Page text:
(1) To purchase and acquire from the owners or proprietors thereof of other persons interested therein underground coal mining and relative rights of and in the Karanpura Coal Fields in the Province of Bihar and Orissa at such price or prices for such period or periods and generally upon such terms and conditions as the directors may determine and for that purpose to adopt, enter into and carry into effect all contract, agreements and other documents and in particular to enter into and carry into effect, with or without modifications, either before or after the execution thereof the agreement referred to in article 3 of the companys articles of association.

(2) To sell, dispose of and otherwise deal in all such underground coal mining and relative rights upon such terms and conditions as may appear for the benefit of the company.

(3) To carry on the trades or businesses of colliery proprietors, coal merchants, miners, smelters, engineers, limeburners and manufacturers of brick, lime, coke and other bye-products of coal in all their respective branches.

(6) To prospect for, crush, win, get, quarry, smelt, calcine, refine, dress, amalgamate, manipulate and prepare for market coal, ore, metal, and mineral substances of all kinds and to carry on any other prospecting, mining or metallurgical operations which may seem conducive to any of the companys objects and to buy, sell, manufacture and deal in minerals, plant, machinery, implements, conveniences, provisions and things capable of being used in connection with prospecting, mining or metallurgical operations or required by workmen or others employed by the company.

(34) To acquire by purchase, lease, exchange or otherwise lands, buildings and hereditaments of any tenure or description and any estate or interest therein and any rights over or connected with land and either to retain the same for the purpose of the companys business or to turn the same to account as may seem expedient.

(52) To sell, improve, manage, develop, exchange, lease, mortgage, dispose of, turn to account or otherwise deal with all or any part of the property and rights of the company.'

I have already stated that under the terms of the prospecting licence, the licensee had an option to take coal-mining leases from the licensor. It has been found that in exercise of that option, the assessee company took, from time to time, coal mining leases of divers areas, amounting in the aggregate to 20,000 standard bighas. But although it took leases, it never carried on any mining operations for the purpose of extracting coal from the collieries and limited its activities to prospecting. The coal-mining leases were obtained only to be passed on to sublesses. What the assessee company did was to carry on prospecting operations and as soon as it spotted coal in any particular area to develop it as coal-field in all necessary ways, such as providing for means of communication, and then to sublease it to some other company formed for the purpose. This, it has been found, was done by the assessee company from time to time. The functions in which the assessee company engaged itself may, therefore, be described thus. It went on exploiting the licence by way of prospecting for coal. As and when it discovered coal in any particular place, it developed that area into a coal-field and then after obtaining a mining lease with respect to it from the licensor, immediately sublet it to some other company which carried out the actual mining operations. The functions were thus limited to prospecting, making up a coal field as and when coal was found at any particular place, obtaining the necessary head-lease from the licensor and then letting out the lease. The whole round of the activities of the assessee company consisted in the performance of only such functions.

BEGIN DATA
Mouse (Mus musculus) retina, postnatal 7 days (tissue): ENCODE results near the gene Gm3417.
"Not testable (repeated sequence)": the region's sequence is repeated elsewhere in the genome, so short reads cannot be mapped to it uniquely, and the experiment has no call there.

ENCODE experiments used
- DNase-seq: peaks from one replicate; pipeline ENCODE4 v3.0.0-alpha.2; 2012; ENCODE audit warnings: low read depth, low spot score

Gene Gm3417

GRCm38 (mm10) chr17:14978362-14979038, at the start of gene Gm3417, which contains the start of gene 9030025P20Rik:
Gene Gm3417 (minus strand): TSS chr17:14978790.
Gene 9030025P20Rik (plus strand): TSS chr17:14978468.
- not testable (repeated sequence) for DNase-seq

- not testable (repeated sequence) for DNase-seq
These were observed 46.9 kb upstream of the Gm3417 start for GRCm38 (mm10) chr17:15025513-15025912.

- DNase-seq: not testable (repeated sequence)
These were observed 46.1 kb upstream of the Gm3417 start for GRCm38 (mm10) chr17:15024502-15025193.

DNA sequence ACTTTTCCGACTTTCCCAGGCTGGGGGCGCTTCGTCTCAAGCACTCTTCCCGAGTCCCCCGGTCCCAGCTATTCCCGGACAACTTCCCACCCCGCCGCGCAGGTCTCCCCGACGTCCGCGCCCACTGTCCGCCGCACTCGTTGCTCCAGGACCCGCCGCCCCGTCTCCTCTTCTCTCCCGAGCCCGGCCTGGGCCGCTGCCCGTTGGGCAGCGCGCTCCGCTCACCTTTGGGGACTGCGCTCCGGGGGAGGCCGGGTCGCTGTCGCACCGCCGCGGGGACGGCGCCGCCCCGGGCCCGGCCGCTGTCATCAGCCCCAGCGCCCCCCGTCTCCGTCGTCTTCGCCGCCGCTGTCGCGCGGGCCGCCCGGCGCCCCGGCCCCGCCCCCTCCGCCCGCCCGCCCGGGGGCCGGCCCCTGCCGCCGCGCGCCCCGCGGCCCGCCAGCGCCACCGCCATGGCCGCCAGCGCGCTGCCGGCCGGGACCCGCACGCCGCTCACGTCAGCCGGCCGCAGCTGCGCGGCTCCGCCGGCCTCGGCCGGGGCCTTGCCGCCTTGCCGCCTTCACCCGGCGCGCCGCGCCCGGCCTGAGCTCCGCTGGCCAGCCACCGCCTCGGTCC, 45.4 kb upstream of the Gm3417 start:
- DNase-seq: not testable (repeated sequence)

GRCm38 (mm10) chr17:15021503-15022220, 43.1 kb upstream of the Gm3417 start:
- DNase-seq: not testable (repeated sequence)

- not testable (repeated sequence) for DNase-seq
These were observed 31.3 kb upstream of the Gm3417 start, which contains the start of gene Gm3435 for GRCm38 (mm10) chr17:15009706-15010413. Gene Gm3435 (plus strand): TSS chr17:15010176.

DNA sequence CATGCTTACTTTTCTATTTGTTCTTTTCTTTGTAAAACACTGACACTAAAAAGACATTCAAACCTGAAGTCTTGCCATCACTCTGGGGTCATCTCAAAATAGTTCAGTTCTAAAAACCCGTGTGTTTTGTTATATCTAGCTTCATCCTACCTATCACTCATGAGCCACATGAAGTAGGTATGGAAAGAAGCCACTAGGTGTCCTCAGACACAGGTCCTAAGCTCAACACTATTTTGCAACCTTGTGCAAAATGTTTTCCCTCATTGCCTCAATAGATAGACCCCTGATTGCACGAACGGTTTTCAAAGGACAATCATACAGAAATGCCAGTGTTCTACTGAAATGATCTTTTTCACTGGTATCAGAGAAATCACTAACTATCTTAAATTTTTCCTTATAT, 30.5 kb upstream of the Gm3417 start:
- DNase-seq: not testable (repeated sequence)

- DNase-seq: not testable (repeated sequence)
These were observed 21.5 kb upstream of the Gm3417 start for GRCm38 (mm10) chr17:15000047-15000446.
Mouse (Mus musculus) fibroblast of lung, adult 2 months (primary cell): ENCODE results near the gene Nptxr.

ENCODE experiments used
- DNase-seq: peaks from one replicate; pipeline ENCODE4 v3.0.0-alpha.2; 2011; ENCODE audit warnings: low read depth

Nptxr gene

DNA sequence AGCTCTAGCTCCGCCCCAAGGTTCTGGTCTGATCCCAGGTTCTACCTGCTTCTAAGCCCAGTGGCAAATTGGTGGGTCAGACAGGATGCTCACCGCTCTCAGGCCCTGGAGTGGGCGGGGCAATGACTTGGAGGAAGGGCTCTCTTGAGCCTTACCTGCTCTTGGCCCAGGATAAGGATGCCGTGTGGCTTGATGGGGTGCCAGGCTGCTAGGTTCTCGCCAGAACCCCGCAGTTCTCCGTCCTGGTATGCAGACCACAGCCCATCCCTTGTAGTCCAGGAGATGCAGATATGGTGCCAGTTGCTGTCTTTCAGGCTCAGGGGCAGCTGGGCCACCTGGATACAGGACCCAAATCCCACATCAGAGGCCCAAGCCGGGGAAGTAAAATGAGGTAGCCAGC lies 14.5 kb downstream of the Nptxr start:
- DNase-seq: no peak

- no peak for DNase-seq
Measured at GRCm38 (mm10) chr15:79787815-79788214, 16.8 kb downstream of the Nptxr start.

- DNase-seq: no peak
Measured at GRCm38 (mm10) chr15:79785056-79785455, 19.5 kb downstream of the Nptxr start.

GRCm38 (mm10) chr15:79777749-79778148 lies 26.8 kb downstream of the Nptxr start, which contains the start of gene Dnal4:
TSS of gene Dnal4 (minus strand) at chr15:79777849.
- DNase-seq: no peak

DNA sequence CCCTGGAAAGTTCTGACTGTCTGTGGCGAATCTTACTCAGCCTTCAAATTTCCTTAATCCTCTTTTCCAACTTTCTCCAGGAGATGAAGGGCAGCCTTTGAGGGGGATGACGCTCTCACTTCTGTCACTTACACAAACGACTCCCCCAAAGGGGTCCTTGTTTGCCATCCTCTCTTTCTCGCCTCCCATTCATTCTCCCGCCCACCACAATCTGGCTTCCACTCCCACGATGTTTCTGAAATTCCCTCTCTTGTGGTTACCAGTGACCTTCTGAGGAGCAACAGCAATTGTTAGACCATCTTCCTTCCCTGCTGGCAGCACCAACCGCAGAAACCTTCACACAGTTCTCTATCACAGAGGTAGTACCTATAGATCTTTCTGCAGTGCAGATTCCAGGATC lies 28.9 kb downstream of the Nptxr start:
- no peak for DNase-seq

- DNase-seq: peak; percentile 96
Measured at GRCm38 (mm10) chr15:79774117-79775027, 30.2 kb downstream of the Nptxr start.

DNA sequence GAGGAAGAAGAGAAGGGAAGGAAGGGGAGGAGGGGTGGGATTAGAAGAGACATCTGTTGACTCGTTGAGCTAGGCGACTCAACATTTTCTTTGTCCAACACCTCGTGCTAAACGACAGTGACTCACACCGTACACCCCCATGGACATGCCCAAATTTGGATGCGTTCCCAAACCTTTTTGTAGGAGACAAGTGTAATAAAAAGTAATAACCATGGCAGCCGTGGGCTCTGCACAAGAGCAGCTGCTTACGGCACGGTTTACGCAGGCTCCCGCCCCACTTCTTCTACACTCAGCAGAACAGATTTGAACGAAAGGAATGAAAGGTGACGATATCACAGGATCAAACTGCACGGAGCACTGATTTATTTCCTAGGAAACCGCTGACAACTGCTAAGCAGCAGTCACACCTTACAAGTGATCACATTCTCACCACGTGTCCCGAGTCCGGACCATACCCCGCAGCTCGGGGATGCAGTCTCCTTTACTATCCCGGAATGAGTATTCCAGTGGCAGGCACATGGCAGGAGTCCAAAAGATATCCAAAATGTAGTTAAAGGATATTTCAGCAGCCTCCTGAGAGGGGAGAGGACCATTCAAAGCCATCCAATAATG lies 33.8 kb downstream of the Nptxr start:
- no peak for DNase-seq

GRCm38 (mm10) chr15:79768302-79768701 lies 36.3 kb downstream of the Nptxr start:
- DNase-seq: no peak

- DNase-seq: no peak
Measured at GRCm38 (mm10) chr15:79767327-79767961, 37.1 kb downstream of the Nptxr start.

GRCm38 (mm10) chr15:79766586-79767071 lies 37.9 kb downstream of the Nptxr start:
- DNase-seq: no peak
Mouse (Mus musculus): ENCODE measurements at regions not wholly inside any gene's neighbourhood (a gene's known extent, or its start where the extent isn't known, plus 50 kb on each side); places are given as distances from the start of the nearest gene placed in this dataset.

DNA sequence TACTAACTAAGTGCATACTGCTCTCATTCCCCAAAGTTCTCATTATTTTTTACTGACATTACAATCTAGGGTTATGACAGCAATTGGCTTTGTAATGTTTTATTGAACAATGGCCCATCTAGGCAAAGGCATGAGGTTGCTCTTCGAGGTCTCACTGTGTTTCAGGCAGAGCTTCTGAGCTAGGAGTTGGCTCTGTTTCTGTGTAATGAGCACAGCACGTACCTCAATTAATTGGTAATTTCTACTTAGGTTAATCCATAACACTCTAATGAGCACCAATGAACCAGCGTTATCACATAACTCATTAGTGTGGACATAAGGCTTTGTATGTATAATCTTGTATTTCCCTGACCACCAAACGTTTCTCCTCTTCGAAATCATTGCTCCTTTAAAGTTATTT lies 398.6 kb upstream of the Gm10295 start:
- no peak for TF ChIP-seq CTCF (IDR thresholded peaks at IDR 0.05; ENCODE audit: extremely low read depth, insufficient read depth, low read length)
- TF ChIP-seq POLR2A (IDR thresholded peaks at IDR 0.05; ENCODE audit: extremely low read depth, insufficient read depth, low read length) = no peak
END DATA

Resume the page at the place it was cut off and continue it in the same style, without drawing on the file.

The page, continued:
The subletting was at a profit. The method followed by the assessee company in obtaining and subletting the leases was that, for itself, it took a lease for 999 years and then, it sublet that lease for the same period, less a few days, so that in the event of forfeiture or a surrender of the sublease, it might have a reversion of the head lease to itself. The profit at which the leases were sublet was fairly considerable. As against a selami of Rs. 40 per bigha which it paid to the licensor the assessee company realised Rs. 400 per bigha from its subleases and as against royalties at varying rates on different kinds of coal, ranging from 2 as. to 8 as. per ton, it realised from its sublessees and as against royalties at the uniform rate of 8 as. per to for all kinds of coal. There was thus an excess in respect of both selami and royalty. No question arises in the present reference as respects the royalties. The Tribunal has placed it on record, both in its appellate order and in the statement of case, that on behalf of the assessee company it was admitted that the royalty receipts were business receipts in the hands of the assessee and that the profit contained in them was properly chargeable to tax. The only dispute raised was with respect to the selami receipts. It was contended that those receipts did not constitute trading or business receipts at all and that with respect to them, the assessee companys position was in no way different from what the Raja of Ramgarhs position would be, if he had retained the property in his own hands and granted coal-mining leases to third parties as the proprietor of the coal fields.